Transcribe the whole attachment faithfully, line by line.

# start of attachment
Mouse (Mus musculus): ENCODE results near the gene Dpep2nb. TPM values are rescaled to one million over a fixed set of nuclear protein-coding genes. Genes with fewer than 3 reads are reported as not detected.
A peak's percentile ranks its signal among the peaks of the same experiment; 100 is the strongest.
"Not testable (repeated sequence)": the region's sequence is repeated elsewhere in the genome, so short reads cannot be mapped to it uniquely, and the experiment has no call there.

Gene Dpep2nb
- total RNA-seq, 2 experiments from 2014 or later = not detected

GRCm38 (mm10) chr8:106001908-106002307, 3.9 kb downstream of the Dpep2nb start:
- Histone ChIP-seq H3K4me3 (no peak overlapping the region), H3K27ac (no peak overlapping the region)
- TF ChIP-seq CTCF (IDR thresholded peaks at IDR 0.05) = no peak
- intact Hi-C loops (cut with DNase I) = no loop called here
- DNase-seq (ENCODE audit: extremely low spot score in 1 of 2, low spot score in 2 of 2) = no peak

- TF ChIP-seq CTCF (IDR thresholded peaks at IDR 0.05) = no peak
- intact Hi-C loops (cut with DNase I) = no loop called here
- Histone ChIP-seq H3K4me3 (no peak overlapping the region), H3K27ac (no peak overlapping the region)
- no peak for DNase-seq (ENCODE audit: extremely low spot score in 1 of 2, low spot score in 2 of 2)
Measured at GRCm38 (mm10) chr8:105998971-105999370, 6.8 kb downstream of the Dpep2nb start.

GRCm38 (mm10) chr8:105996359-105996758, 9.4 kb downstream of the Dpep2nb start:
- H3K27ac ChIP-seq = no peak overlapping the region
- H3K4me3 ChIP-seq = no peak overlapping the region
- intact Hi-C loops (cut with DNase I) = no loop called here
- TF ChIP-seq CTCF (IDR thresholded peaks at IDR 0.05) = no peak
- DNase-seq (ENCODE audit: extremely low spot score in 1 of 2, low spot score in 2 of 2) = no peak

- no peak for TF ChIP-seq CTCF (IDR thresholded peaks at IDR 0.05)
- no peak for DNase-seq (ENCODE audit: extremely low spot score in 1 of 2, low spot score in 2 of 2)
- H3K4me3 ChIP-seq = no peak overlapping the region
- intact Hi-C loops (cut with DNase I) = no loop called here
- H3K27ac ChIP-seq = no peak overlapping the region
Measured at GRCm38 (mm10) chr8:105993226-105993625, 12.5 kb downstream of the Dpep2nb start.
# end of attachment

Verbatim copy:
Mouse (Mus musculus): ENCODE results near the gene Dpep2nb. TPM values are rescaled to one million over a fixed set of nuclear protein-coding genes. Genes with fewer than 3 reads are reported as not detected.
A peak's percentile ranks its signal among the peaks of the same experiment; 100 is the strongest.
"Not testable (repeated sequence)": the region's sequence is repeated elsewhere in the genome, so short reads cannot be mapped to it uniquely, and the experiment has no call there.

Gene Dpep2nb
- total RNA-seq, 2 experiments from 2014 or later = not detected

GRCm38 (mm10) chr8:106001908-106002307, 3.9 kb downstream of the Dpep2nb start:
- Histone ChIP-seq H3K4me3 (no peak overlapping the region), H3K27ac (no peak overlapping the region)
- TF ChIP-seq CTCF (IDR thresholded peaks at IDR 0.05) = no peak
- intact Hi-C loops (cut with DNase I) = no loop called here
- DNase-seq (ENCODE audit: extremely low spot score in 1 of 2, low spot score in 2 of 2) = no peak

- TF ChIP-seq CTCF (IDR thresholded peaks at IDR 0.05) = no peak
- intact Hi-C loops (cut with DNase I) = no loop called here
- Histone ChIP-seq H3K4me3 (no peak overlapping the region), H3K27ac (no peak overlapping the region)
- no peak for DNase-seq (ENCODE audit: extremely low spot score in 1 of 2, low spot score in 2 of 2)
Measured at GRCm38 (mm10) chr8:105998971-105999370, 6.8 kb downstream of the Dpep2nb start.

GRCm38 (mm10) chr8:105996359-105996758, 9.4 kb downstream of the Dpep2nb start:
- H3K27ac ChIP-seq = no peak overlapping the region
- H3K4me3 ChIP-seq = no peak overlapping the region
- intact Hi-C loops (cut with DNase I) = no loop called here
- TF ChIP-seq CTCF (IDR thresholded peaks at IDR 0.05) = no peak
- DNase-seq (ENCODE audit: extremely low spot score in 1 of 2, low spot score in 2 of 2) = no peak

- no peak for TF ChIP-seq CTCF (IDR thresholded peaks at IDR 0.05)
- no peak for DNase-seq (ENCODE audit: extremely low spot score in 1 of 2, low spot score in 2 of 2)
- H3K4me3 ChIP-seq = no peak overlapping the region
- intact Hi-C loops (cut with DNase I) = no loop called here
- H3K27ac ChIP-seq = no peak overlapping the region
Measured at GRCm38 (mm10) chr8:105993226-105993625, 12.5 kb downstream of the Dpep2nb start.